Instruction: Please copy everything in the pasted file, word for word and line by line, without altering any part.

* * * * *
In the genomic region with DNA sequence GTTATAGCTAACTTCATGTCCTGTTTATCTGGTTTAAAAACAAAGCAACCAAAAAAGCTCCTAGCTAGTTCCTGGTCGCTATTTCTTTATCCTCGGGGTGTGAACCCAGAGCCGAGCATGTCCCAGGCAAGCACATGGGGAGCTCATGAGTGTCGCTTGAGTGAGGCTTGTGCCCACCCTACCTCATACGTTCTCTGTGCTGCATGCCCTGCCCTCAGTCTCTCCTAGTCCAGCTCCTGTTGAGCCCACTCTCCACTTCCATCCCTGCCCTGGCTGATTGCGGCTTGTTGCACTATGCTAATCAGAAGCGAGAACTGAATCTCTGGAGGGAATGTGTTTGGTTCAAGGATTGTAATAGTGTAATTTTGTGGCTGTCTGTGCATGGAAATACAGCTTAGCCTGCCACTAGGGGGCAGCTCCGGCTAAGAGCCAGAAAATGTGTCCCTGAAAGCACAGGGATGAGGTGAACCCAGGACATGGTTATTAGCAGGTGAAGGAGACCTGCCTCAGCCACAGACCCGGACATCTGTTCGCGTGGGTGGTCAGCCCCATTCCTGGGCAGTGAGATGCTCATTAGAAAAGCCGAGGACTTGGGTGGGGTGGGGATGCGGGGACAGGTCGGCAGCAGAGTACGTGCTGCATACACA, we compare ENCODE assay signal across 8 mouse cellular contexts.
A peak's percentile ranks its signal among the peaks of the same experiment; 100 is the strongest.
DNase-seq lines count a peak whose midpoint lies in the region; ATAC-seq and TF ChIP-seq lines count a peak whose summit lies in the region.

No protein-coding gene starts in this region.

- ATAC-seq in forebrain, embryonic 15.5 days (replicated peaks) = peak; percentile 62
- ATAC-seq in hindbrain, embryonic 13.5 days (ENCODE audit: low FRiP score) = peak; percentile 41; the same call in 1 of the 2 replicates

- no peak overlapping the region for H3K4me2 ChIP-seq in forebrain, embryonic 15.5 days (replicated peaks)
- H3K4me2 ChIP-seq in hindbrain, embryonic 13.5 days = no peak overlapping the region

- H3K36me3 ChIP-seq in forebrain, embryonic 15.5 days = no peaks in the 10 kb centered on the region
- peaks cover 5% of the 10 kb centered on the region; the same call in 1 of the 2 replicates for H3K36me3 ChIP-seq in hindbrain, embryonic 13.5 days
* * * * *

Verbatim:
In the genomic region with DNA sequence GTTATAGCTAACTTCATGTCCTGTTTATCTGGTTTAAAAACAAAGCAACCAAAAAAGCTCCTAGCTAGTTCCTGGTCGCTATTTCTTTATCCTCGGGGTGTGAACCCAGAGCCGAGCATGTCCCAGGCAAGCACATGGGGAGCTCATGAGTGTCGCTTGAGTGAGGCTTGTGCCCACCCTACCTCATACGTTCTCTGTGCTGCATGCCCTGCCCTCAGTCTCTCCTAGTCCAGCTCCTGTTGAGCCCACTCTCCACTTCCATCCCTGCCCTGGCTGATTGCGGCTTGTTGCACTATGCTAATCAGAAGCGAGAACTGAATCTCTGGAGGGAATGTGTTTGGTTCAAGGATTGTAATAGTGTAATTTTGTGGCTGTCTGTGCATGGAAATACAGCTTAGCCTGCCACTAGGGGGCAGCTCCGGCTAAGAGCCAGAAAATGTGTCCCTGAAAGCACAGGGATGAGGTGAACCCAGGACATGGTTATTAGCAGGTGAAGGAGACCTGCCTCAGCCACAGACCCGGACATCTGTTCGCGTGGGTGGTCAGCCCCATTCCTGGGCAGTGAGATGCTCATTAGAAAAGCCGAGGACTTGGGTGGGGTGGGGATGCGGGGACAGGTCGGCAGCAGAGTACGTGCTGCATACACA, we compare ENCODE assay signal across 8 mouse cellular contexts.
A peak's percentile ranks its signal among the peaks of the same experiment; 100 is the strongest.
DNase-seq lines count a peak whose midpoint lies in the region; ATAC-seq and TF ChIP-seq lines count a peak whose summit lies in the region.

No protein-coding gene starts in this region.

- ATAC-seq in forebrain, embryonic 15.5 days (replicated peaks) = peak; percentile 62
- ATAC-seq in hindbrain, embryonic 13.5 days (ENCODE audit: low FRiP score) = peak; percentile 41; the same call in 1 of the 2 replicates

- no peak overlapping the region for H3K4me2 ChIP-seq in forebrain, embryonic 15.5 days (replicated peaks)
- H3K4me2 ChIP-seq in hindbrain, embryonic 13.5 days = no peak overlapping the region

- H3K36me3 ChIP-seq in forebrain, embryonic 15.5 days = no peaks in the 10 kb centered on the region
- peaks cover 5% of the 10 kb centered on the region; the same call in 1 of the 2 replicates for H3K36me3 ChIP-seq in hindbrain, embryonic 13.5 days